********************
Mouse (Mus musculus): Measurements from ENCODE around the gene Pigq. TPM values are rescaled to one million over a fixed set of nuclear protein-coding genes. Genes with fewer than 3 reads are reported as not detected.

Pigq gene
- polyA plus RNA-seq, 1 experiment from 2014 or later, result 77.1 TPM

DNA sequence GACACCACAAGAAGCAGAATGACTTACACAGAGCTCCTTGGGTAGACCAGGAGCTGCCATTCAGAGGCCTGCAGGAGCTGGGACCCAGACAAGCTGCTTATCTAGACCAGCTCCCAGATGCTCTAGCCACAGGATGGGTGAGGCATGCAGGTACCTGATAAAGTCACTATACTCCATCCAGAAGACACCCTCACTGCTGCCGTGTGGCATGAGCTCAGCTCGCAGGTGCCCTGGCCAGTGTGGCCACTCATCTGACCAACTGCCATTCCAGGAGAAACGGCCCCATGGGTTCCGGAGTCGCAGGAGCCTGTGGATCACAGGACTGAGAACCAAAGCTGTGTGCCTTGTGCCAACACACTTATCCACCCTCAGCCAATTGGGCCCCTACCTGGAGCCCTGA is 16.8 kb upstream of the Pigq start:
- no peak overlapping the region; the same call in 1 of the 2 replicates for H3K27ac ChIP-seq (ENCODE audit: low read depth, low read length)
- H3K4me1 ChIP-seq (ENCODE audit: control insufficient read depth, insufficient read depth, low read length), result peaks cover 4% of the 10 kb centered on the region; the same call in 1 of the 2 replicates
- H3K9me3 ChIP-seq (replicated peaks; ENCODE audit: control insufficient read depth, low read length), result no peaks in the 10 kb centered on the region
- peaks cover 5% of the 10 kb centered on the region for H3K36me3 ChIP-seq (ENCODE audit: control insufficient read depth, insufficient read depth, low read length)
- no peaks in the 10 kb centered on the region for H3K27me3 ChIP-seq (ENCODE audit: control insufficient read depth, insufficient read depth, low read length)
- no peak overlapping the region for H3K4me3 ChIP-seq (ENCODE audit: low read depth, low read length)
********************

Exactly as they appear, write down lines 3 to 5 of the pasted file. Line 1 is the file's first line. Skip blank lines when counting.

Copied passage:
- polyA plus RNA-seq, 1 experiment from 2014 or later, result 77.1 TPM

DNA sequence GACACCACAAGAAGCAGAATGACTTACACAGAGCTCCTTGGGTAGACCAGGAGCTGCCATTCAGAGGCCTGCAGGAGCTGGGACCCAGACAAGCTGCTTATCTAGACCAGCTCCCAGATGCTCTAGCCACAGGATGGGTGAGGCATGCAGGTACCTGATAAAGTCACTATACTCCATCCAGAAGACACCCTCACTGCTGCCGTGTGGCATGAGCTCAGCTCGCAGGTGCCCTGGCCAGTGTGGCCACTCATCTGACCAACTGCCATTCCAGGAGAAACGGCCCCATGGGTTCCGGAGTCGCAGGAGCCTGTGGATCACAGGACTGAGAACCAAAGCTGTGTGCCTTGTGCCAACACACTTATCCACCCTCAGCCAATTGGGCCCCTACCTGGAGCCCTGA is 16.8 kb upstream of the Pigq start:
- no peak overlapping the region; the same call in 1 of the 2 replicates for H3K27ac ChIP-seq (ENCODE audit: low read depth, low read length)